So where does our ad fit in? Well hopefully it creates intrigue and perhaps confusion and it directs focus/traffic to the website. And, as is the case with both 12 Monkeys and Orange campaigns (and Corrine suggested) a more enlightening sequel will reveal more.
Initially I wanted to add a voice over to our original ad to guide the viewer through, time didn’t allow for this however (I was seeking a specific tone/voice/softness – my idea was not to bombard the viewer this obvious noise/chaos in the soundtrack e.g. I had started with The Beatles Helter Skelter but decided against this – too obvious. Sometimes the greater the juxtapostion the greater the effect – for example: the ear scene in Reservoir Dogs) It’s unfortunate as this would have helped clarify more about the product. Chris Cunningham’s Muck About Orange ad is a good example of the voice over tying up what would otherwise be a confusing and nonsensical ad.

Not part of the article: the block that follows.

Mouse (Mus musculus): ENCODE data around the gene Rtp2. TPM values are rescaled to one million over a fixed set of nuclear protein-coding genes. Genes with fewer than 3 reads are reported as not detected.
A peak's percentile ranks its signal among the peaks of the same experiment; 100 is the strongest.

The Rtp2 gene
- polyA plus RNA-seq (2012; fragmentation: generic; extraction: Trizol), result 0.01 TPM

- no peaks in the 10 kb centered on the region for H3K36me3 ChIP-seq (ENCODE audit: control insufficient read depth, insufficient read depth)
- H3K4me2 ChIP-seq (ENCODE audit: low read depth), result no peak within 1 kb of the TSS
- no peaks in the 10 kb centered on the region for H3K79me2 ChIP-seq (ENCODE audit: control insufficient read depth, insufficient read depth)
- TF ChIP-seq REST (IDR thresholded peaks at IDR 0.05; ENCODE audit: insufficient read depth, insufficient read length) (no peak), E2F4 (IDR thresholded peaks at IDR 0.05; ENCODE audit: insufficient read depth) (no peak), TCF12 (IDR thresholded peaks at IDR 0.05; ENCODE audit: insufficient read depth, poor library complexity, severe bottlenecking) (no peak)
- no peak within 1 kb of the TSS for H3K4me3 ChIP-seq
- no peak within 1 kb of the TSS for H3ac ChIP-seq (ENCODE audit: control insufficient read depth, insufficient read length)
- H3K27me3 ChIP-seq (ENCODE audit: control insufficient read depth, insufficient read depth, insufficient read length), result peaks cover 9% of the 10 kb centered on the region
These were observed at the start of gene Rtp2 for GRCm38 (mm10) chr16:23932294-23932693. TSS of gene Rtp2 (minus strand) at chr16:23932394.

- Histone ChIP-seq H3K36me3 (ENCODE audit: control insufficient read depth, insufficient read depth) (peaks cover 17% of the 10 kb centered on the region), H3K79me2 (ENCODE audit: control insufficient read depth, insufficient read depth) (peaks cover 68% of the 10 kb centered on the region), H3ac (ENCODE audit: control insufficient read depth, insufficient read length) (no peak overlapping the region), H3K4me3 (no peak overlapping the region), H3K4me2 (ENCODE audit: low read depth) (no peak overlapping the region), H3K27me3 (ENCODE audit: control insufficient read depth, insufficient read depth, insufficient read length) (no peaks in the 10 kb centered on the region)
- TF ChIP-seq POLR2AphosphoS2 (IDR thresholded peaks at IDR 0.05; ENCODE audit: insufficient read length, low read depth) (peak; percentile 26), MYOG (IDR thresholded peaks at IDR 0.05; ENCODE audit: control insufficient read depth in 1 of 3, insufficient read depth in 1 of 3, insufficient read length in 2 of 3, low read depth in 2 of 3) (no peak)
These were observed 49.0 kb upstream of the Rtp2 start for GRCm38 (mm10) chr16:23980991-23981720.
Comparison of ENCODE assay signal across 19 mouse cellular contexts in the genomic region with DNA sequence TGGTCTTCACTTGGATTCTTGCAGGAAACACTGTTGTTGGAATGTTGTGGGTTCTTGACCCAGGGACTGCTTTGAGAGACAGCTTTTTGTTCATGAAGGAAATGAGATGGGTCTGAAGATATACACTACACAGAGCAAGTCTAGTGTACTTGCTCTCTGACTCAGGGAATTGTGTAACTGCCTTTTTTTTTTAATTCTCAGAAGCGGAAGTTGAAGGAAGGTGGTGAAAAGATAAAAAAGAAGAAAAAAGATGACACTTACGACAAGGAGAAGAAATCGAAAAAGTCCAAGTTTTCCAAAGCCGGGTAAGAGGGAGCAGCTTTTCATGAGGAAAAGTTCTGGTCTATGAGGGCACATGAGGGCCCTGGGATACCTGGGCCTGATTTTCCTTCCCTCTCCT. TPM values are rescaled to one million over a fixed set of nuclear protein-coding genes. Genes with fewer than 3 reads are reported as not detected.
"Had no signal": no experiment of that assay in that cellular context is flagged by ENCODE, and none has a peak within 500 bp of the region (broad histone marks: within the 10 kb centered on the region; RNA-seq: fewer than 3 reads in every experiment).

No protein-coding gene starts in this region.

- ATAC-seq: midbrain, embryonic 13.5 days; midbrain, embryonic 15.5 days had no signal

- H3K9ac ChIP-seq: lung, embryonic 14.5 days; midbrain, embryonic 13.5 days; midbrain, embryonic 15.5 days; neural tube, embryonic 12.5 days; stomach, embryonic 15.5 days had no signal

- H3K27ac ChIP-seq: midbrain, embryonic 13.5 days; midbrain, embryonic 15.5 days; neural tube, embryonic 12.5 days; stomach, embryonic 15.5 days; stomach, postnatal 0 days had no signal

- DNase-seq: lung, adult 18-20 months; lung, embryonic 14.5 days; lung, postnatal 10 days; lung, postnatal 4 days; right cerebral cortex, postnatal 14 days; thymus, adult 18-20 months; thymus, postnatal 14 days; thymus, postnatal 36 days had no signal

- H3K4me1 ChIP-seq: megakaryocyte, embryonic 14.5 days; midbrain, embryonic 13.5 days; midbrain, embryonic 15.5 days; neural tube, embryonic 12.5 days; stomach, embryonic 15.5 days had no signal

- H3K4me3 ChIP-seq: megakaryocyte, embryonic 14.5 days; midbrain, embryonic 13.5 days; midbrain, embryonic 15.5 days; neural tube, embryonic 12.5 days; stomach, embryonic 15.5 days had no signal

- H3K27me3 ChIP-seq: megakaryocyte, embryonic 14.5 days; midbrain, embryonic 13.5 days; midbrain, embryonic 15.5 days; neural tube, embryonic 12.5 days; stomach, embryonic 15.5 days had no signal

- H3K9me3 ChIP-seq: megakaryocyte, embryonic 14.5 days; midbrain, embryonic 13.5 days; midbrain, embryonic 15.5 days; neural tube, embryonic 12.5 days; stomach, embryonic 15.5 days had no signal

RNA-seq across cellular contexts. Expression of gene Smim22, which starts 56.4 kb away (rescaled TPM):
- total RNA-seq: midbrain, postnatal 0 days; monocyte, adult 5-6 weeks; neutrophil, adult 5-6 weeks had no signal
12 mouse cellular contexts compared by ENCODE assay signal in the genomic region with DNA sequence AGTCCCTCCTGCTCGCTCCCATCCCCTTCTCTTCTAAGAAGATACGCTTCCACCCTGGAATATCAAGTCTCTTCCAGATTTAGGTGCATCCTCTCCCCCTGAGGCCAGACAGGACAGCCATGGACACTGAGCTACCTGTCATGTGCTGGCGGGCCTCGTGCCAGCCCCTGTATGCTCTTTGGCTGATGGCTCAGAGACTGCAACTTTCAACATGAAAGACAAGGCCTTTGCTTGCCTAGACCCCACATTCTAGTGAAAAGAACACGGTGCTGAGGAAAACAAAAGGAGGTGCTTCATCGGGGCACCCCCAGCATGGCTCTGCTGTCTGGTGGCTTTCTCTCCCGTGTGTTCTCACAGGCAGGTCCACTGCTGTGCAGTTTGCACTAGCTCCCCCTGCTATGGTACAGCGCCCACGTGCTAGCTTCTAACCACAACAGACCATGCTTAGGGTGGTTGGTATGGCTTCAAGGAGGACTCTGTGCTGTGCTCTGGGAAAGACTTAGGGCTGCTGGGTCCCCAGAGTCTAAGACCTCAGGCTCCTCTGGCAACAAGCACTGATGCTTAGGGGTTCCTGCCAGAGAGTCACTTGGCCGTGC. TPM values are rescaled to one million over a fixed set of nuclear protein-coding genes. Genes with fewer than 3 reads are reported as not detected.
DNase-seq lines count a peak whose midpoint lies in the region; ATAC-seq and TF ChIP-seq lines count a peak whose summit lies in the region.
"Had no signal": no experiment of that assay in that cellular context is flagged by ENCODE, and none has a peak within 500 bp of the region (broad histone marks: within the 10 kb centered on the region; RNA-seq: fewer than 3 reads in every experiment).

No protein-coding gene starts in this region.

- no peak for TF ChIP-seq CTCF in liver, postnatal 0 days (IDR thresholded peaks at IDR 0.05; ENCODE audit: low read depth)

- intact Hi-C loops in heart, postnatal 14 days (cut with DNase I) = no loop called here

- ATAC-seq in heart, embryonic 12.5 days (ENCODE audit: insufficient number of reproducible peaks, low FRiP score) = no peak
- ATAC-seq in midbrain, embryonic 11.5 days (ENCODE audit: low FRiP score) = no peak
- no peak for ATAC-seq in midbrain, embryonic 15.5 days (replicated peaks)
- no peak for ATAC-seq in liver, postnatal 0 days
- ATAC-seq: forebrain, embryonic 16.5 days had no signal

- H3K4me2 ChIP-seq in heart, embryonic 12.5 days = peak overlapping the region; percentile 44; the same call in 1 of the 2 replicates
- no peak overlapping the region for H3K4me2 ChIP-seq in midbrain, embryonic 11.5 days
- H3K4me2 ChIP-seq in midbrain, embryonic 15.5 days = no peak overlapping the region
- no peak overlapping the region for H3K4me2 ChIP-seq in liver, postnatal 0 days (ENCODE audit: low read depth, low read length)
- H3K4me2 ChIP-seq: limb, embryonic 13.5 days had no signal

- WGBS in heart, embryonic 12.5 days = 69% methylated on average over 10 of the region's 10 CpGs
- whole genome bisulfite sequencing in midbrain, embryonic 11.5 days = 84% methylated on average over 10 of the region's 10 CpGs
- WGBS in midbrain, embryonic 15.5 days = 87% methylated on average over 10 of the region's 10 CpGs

New forms of property ownership – for example, communities
owning their assets, such as the Goodwin Trust in Hull, and Community
Land Trusts, both enabling new uses of land and buildings.
I really had the complex that my father had at some point- to not be good enough. And then I decided I would go over it, I decided I would be as good as Picasso, or whatever… Obviously there is a difference, but at some point if you want to consider yourself as somebody who creates things you have to just ignore that (the feeling of not being good enough) …you have to say what you are doing, what you are putting out is different, because you put yourself into it…You have your own way to solve problems and that’s creation and that’s inspiration…